Over time, we believe that the amount of submissions that require some form of human touch will fall significantly, most likely by 80-90%. In the future, Chief Underwriting Officers will be asking “Which data scientists did you have lunch with?”, rather than “Which brokers did you have lunch with?”.



Product development: Filling the current risk transfer gap

Insurance will only start moving from a declining dinosaur to a modern mammal for real when AI is applied to enable new product development in the industry. At present, corporate leaders in the developed world complain that effective risk transfer mechanisms are missing for the most important issues that keep them awake at night, such as reputational risk and information security risk. Similarly, developing countries remain underinsured to natural catastrophe risk due to a lack of models and data to support the models. Thirdly, SMEs and gig workers are a generally underserved segment of the market due to the inability of many insurers to accurately price their risks in a cost-efficient manner.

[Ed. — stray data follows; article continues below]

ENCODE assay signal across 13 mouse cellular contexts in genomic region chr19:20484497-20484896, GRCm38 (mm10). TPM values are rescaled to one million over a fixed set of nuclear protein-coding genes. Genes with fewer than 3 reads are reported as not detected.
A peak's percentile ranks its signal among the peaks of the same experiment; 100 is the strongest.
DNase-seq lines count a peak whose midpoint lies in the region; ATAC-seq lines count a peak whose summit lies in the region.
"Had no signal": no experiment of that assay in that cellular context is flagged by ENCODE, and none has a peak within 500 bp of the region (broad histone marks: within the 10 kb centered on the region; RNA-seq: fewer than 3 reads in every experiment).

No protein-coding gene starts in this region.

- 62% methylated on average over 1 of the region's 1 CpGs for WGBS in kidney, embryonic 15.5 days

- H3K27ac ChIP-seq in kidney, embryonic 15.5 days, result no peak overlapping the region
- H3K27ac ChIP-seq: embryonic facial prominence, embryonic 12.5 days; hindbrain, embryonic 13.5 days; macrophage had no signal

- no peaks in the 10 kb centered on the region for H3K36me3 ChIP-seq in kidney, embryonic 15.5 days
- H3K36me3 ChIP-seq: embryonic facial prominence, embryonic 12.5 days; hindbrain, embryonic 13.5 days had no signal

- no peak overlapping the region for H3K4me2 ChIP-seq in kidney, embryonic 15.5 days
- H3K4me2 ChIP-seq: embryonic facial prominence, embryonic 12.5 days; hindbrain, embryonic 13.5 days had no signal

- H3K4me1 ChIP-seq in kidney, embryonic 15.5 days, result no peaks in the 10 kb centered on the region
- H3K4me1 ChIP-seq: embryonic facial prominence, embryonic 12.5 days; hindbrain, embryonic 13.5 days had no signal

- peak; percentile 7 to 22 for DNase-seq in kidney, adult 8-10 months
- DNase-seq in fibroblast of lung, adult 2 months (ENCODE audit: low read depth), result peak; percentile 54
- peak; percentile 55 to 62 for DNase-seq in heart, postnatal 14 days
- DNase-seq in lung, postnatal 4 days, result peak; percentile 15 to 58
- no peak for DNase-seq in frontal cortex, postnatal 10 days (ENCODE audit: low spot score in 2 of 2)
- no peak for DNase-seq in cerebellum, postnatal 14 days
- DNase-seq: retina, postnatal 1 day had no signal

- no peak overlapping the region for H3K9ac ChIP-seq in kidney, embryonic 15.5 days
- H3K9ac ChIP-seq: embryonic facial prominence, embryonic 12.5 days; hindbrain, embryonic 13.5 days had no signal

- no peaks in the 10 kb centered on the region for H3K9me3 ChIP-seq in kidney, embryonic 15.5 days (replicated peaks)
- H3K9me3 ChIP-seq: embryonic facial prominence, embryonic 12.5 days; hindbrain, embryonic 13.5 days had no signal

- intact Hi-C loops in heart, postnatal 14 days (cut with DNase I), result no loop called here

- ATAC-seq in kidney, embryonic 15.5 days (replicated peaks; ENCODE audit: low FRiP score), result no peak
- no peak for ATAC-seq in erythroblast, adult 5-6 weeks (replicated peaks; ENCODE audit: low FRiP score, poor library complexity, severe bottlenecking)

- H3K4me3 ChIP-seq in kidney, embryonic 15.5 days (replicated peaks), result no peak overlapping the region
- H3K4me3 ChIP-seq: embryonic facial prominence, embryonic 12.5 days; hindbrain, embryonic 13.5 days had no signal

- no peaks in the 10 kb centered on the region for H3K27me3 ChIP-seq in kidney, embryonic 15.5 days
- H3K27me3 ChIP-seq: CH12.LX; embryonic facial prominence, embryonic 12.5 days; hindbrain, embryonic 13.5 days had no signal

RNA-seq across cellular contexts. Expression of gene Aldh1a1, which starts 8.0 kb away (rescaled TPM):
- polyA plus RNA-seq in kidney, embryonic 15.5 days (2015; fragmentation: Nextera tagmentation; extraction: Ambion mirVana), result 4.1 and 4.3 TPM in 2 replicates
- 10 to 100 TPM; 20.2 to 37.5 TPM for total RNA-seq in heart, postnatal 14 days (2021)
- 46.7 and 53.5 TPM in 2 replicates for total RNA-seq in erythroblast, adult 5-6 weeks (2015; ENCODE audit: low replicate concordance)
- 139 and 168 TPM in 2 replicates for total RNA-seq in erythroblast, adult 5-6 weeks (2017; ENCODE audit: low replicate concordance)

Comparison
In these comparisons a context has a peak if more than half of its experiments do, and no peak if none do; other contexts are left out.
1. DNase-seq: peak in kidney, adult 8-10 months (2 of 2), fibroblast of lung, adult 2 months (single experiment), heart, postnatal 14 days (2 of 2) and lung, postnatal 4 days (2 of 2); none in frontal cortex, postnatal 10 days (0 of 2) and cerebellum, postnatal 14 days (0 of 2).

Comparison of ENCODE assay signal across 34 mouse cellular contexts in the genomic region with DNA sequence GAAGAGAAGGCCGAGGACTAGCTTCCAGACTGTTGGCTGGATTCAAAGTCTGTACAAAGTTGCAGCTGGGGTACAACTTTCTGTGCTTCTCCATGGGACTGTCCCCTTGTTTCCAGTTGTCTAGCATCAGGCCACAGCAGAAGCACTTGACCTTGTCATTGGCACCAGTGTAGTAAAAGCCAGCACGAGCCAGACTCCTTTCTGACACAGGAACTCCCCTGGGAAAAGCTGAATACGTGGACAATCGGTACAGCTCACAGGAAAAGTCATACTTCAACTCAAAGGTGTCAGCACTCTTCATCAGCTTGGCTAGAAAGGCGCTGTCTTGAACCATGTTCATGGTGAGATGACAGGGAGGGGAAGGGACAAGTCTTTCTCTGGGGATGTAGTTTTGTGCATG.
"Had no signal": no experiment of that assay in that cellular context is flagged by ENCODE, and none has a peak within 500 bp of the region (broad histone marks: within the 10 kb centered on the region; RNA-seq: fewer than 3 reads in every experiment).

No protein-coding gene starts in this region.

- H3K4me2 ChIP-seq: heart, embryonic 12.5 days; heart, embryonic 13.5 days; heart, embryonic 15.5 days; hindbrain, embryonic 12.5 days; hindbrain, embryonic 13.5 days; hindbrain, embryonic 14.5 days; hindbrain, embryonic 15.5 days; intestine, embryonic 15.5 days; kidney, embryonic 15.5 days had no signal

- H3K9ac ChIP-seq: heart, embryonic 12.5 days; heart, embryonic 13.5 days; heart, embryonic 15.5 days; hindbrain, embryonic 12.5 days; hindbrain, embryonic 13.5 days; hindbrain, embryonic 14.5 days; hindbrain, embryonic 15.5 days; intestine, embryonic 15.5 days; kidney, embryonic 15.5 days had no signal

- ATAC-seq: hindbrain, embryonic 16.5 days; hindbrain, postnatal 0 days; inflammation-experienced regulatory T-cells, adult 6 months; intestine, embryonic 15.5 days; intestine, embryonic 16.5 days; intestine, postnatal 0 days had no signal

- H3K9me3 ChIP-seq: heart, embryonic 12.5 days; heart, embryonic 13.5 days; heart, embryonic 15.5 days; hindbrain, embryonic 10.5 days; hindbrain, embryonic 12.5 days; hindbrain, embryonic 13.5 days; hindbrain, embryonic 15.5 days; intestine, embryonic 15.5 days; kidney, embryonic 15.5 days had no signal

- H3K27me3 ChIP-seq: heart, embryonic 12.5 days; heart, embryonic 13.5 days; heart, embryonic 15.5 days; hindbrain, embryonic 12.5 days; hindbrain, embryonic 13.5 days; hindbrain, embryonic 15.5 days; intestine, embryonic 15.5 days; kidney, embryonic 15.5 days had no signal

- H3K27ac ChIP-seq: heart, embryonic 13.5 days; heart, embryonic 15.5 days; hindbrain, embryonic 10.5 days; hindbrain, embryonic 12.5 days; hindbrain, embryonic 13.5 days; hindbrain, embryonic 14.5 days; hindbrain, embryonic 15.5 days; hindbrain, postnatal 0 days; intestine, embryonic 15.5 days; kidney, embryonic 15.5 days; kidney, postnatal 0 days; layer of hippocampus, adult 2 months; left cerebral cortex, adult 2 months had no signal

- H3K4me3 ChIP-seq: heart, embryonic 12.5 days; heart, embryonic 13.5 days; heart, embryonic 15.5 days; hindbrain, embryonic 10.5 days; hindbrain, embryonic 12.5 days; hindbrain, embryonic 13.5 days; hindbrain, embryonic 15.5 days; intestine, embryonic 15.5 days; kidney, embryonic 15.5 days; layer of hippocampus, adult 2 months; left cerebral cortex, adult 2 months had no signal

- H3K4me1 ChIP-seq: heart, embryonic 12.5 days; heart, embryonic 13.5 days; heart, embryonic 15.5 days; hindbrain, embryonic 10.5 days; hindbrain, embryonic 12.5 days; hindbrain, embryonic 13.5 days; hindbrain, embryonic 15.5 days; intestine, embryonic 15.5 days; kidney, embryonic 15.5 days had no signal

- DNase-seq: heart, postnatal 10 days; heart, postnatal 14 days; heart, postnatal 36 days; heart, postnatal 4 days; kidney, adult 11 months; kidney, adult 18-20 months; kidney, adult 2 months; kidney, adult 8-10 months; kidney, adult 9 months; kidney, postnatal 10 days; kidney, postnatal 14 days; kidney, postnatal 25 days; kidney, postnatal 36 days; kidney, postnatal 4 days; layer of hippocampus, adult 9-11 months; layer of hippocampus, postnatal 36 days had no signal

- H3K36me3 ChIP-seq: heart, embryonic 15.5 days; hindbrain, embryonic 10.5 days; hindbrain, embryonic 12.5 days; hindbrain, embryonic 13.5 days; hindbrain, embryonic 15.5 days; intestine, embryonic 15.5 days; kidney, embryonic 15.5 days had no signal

Applying AI to existing and alternative data sources will enable insurers to analyse risks they haven’t been able to understand previously - filling the risk transfer gap and helping customers mitigate the exposures that truly matter to them.  



Value chain transformation

As a result of AI and additional data, we predict that the modern mammal of insurance will likely look radically different from its current dinosaur ancestor.

The transactional influence of insurance brokers is likely to shrink as their role in collecting and processing data is reduced. To compensate, brokers are likely to take on an even stronger advisory role going forward - banking on the large amounts of data they gather - as they battle to maintain ownership of the client relationship.

The power of data will bring new players onto the stage, ranging from non-FI behemoths like Google and Facebook to InsurTech startups who understand how to clean and manage large swathes of niche data. Incumbent insurers who cannot master data science will likely see themselves reduced to capital providers, competing fiercely with recently arrived third-party providers such as pension funds and sovereign wealth funds.

Claims as we know it may become a thing of the past as more and more insurance products - thanks to AI and complementing data sources - take on parametric form, making claims reporting redundant and payments are made automatically.

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In conclusion, AI is likely to remove the rubber stamps from Lloyd’s of London, even removing the trading floors altogether. Thus, bringing down costs from +40% of premium revenue per transaction to no more than 0.1% or less, as is the case in modern banking.